Premium bonds yield less than cash and the returns are set to lag inflation, a multi-manager has warned.
As premium bonds celebrate their sixtieth year, Adrian Lowcock, investment director of Architas, has claimed the product is poor value for today’s investors.
The average yield on premium bonds is calculated by dividing the number of premium bonds in issue by the total winnings available and is currently 1.25 per cent, tax free.
According to Mr Lowcock the best currently available two-year fixed savings account is from Atom Bank paying 1.65 per cent.
He pointed out that is nearly a third more than the average yield on premium bonds.
With the introduction of the personal savings allowance, a basic rate taxpayer would need to put over £60,000 into the account before they earned more than £1,000 of interest and would then have to start paying tax on the income.
Mr Lowcock also warned returns on premium bonds are set to lag inflation.
Currently inflation is 0.6 per cent, according to the Consumer Price Index, but the Bank of England has forecast this is set to increase to 2.4 per cent for 2017 and 2018.
The premium bond prize fund is calculated by HM Treasury and is based on prevailing interest rates.
As such, Mr Lowcock warned the average yield of 1.25 per cent looks set to remain and will drop below the expected rate of inflation over the next two years.
Actual returns lag
Plus, he added, actual returns on premium bonds are less than the average 1.25 per cent yield.
The average yield is the total winnings divided by the number of bonds in issue.
However, the value of the prizes skews the returns.
Each month a bond holder wins £1m. If a bondholder with the maximum £50,000 invested in bonds won the jackpot their yield that year would be 20 per cent.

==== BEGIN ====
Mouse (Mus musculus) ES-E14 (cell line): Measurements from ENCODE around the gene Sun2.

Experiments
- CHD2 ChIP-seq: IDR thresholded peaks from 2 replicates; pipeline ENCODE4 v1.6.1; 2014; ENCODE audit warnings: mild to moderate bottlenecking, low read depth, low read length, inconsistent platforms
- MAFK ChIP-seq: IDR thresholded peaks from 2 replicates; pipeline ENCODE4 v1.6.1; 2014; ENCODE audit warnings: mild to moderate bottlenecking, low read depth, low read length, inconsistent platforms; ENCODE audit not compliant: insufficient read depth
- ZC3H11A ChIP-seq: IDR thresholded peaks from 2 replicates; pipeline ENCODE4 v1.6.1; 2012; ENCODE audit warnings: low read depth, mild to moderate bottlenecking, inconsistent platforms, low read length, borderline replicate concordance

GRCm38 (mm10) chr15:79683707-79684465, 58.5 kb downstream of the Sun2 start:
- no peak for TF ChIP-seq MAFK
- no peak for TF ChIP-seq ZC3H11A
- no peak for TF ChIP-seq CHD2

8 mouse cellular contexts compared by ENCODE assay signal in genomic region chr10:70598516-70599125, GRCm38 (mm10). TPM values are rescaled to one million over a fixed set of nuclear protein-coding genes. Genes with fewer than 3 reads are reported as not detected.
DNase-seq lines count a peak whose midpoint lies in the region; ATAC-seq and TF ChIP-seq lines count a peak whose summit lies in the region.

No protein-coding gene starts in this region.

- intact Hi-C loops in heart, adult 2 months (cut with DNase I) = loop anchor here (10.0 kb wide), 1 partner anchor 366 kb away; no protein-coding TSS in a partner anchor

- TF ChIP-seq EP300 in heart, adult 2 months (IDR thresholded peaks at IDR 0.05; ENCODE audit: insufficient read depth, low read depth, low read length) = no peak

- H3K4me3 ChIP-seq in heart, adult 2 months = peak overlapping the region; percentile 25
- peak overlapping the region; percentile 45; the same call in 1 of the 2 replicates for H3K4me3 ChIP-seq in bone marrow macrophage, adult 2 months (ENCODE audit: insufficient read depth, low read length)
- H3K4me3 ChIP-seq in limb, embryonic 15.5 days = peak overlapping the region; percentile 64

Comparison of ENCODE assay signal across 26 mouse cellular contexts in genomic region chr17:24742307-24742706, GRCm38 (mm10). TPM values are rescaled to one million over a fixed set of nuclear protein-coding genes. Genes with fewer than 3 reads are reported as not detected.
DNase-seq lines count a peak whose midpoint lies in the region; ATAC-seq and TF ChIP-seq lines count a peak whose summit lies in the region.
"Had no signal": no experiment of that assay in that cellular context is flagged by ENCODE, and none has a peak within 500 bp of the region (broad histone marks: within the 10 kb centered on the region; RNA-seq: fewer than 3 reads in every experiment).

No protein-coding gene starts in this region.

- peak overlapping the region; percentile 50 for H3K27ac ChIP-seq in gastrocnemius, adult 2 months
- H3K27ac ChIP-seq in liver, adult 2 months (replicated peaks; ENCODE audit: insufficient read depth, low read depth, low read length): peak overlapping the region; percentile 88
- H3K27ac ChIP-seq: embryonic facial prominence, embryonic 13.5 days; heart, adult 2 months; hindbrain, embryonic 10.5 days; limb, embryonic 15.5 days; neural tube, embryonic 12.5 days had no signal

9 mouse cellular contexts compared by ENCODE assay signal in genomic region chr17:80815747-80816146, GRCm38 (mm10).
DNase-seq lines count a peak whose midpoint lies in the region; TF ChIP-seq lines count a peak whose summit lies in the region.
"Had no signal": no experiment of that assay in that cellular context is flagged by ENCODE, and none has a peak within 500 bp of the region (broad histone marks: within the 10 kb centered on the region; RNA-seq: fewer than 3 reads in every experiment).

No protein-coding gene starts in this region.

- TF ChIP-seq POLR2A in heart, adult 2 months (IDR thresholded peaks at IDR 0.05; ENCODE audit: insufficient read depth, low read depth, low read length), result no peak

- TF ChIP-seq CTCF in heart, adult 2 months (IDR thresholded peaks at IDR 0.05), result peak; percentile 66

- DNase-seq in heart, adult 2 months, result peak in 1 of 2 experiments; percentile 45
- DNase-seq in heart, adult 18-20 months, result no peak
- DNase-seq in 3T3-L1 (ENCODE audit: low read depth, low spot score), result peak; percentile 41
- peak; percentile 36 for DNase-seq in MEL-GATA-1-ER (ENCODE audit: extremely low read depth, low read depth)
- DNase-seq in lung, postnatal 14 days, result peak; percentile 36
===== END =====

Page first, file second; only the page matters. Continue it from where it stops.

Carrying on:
If you are a winner your average return increases, which means for the majority of premium bond holders the average return falls and is closer to zero.
Chris Daems, director of Cervello Financial Planning, said it is clear that premium bonds represent poor value for individuals holding money in savings and have done so for a decent length of time.
However Mr Daems said he still has clients who like the idea of holding an element of premium bonds in their investment and savings portfolios although average returns are clearly less than what's available from a deposit based alternative.
Architas’ Mr Lowcock said: “Premium bonds do not add up for savers looking for ways to boost their returns.
“The average yield is a misleading figure as returns are skewed towards those who win which means that most investors don’t win anything. Premium bonds are more akin to the lottery than cash savings.”
Jason Hollands, managing director of business development and communications at Tilney BestInvest, agreed but pointed out there were some positives about premium bonds.